Reflection on Bandwidth

Just heard a story on OPB this morning about how an ISP wants to charge the heavy residential bandwidth users for their excessive downloads. Independent ISP’s can consider this type of move to help survive for a while longer, but it is just a matter of time before the big players such as Verizon, Comcast, Quest, etc control all this.

But it made me reflect on the role Internet bandwidth has played in dealing with our student customers. Today our students are in bandwidth nirvana. They are eating up our 100+ MBit of Internet Bandwidth with no memories of the frustrations that they faced just a few years earlier when our world was dictated by T1s. So I kind of pieced together the higher education bandwidth milestones as might have been interpreted by a prospective student. This timeline starts at the beginning of the Internet and moves through current day.

1. Can’t wait to become a student just to have an option for a modem account
2. Can’t wait to be on campus to be able to use an Ethernet connection
3. Modem from home is cool, but the University’s campus Internet connection is blazingly fast.
4. Campus network has issues; maybe the home modem option is best.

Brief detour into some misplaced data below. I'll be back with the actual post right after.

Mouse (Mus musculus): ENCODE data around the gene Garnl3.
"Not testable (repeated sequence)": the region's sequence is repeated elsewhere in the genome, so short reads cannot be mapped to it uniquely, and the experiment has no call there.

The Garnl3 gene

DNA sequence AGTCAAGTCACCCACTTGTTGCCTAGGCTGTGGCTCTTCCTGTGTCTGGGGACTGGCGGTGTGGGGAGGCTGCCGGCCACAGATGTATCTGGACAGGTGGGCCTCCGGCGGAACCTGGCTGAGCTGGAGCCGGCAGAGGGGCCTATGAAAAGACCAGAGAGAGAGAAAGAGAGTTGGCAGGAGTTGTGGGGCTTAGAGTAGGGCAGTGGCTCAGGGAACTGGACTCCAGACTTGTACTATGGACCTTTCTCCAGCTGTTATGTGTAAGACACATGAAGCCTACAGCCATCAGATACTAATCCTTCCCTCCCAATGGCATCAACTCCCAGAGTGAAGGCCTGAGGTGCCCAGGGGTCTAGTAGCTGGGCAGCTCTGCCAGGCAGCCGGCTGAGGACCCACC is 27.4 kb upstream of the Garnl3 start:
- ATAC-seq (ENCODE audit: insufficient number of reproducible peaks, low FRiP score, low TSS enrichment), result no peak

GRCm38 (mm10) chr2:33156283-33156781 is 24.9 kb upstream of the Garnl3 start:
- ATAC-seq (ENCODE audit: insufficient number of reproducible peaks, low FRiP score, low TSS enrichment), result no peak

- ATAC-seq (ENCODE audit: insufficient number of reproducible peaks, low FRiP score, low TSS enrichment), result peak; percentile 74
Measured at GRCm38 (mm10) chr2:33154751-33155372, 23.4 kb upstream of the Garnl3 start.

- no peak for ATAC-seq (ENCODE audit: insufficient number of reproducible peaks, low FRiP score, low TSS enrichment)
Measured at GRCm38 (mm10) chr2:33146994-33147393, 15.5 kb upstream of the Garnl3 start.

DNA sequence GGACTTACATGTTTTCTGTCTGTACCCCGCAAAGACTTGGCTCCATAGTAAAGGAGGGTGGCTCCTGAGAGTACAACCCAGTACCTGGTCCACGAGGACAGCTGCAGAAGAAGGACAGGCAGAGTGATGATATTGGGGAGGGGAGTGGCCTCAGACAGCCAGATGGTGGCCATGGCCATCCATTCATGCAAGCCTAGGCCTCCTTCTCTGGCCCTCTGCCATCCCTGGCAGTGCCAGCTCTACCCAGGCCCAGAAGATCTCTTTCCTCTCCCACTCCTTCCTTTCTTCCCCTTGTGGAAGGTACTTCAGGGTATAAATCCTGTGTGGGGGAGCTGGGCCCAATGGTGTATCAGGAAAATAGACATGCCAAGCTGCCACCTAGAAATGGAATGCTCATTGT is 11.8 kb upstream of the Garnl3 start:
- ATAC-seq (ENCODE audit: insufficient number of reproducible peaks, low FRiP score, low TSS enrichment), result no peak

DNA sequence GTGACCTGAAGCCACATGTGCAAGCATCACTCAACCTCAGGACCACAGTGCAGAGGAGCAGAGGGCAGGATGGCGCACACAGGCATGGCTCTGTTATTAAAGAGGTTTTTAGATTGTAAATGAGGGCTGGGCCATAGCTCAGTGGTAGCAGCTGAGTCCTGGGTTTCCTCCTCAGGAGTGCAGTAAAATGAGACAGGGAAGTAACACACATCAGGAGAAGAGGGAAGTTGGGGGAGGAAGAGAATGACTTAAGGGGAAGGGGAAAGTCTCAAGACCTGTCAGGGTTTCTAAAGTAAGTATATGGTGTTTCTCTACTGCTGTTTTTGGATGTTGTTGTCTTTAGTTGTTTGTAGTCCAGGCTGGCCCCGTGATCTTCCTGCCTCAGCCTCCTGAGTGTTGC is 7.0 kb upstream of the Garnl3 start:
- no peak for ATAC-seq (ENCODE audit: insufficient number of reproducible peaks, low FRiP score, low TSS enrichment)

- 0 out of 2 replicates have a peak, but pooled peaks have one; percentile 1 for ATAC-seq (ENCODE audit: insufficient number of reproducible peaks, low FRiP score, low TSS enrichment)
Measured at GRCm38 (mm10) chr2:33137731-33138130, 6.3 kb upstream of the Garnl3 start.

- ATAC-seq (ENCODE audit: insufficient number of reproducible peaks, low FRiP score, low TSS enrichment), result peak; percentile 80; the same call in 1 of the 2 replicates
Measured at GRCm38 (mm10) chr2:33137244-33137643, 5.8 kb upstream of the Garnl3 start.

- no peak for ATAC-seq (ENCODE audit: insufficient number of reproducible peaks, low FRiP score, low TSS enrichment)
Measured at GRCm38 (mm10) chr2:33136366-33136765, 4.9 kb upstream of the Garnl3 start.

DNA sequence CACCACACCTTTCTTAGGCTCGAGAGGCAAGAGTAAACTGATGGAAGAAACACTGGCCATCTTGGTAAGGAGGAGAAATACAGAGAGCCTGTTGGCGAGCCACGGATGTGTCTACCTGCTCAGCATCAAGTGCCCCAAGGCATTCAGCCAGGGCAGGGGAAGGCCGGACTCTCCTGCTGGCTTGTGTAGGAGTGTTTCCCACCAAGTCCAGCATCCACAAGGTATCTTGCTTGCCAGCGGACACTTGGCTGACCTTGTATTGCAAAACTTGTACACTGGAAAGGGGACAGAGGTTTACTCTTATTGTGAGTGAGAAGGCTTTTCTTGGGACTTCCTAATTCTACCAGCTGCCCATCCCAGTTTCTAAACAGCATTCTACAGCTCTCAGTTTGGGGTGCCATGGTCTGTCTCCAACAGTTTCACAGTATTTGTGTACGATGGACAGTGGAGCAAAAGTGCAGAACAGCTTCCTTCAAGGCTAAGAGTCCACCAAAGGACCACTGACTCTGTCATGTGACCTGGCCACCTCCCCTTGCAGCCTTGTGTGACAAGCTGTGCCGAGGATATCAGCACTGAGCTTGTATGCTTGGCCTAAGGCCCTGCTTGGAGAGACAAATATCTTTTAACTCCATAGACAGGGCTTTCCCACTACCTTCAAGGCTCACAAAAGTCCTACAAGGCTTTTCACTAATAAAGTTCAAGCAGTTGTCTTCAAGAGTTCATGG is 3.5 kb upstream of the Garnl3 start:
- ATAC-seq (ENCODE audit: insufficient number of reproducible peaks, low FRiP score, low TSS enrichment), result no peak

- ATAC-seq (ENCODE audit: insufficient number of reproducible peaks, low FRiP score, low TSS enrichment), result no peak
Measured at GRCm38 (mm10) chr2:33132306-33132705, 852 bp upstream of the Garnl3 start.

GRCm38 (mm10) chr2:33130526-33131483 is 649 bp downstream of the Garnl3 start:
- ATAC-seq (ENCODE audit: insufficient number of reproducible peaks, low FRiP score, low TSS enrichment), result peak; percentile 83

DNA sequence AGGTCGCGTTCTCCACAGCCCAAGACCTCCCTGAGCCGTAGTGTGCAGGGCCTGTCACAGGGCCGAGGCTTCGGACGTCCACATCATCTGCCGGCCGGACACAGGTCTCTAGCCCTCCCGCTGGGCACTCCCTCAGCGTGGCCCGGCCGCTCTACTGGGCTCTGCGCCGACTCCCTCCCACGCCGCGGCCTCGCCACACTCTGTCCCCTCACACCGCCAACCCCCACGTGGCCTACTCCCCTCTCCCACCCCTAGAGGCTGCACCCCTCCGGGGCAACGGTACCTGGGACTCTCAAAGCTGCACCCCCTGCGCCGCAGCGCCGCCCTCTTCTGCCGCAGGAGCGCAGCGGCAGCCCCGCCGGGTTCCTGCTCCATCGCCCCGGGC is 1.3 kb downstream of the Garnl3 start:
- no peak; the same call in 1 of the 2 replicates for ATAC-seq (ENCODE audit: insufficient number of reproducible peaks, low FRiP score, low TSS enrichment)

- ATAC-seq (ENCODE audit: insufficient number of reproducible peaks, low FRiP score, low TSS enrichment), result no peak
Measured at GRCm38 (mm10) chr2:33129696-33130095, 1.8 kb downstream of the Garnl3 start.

5. Why can’t I have as much bandwidth at school as I do at home with my parent’s DSL or cable?
6. OK, this is what I expect for my campus connection.

The lesson is basically that we will constantly be trying to keep up with the student expectations. And the new high bandwidth entertainment oriented residential services will again push us to catch up.

About ghsmith76

Greg Smith is currently the Interim CIO at Western Washington University. Prior to WWU Greg was the CIO at Missouri S&T, and before that the CIO for George Fox University in Newberg, OR. Greg went to the Northwest from the Purdue School of Engineering and Technology in Indianapolis, IN. where he served as the Director of IT for 8 years. Prior to the IT career in Academia, Greg was a Systems Consultant with Hewlett-Packard primarily with the Analytical Group working out of San Francisco,Cincinnati and Indianapolis. Greg's passion as a CIO in Higher Education comes from his belief that Technology can benefit Teaching & Learning.

Posted on April 18, 2008, in Bandwidth. Bookmark the permalink. Leave a comment.

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